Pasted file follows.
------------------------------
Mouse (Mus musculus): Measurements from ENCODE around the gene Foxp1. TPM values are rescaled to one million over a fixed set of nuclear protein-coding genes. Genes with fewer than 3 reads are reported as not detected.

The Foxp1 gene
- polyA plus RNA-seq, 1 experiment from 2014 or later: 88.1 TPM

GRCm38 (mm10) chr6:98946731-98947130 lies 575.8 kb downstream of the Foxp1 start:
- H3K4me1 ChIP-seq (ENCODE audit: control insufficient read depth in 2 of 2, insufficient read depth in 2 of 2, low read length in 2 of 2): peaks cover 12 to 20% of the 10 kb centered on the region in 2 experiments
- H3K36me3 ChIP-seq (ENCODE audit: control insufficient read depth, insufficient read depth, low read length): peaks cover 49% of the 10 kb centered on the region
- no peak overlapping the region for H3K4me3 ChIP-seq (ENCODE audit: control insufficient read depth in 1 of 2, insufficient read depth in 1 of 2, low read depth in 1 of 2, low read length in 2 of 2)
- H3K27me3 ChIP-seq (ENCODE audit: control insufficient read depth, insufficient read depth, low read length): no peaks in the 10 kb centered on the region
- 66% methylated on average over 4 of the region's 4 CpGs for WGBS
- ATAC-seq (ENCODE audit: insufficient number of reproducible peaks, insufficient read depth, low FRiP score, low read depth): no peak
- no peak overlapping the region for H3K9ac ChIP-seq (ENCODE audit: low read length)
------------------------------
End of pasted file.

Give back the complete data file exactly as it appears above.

Mouse (Mus musculus): Measurements from ENCODE around the gene Foxp1. TPM values are rescaled to one million over a fixed set of nuclear protein-coding genes. Genes with fewer than 3 reads are reported as not detected.

The Foxp1 gene
- polyA plus RNA-seq, 1 experiment from 2014 or later: 88.1 TPM

GRCm38 (mm10) chr6:98946731-98947130 lies 575.8 kb downstream of the Foxp1 start:
- H3K4me1 ChIP-seq (ENCODE audit: control insufficient read depth in 2 of 2, insufficient read depth in 2 of 2, low read length in 2 of 2): peaks cover 12 to 20% of the 10 kb centered on the region in 2 experiments
- H3K36me3 ChIP-seq (ENCODE audit: control insufficient read depth, insufficient read depth, low read length): peaks cover 49% of the 10 kb centered on the region
- no peak overlapping the region for H3K4me3 ChIP-seq (ENCODE audit: control insufficient read depth in 1 of 2, insufficient read depth in 1 of 2, low read depth in 1 of 2, low read length in 2 of 2)
- H3K27me3 ChIP-seq (ENCODE audit: control insufficient read depth, insufficient read depth, low read length): no peaks in the 10 kb centered on the region
- 66% methylated on average over 4 of the region's 4 CpGs for WGBS
- ATAC-seq (ENCODE audit: insufficient number of reproducible peaks, insufficient read depth, low FRiP score, low read depth): no peak
- no peak overlapping the region for H3K9ac ChIP-seq (ENCODE audit: low read length)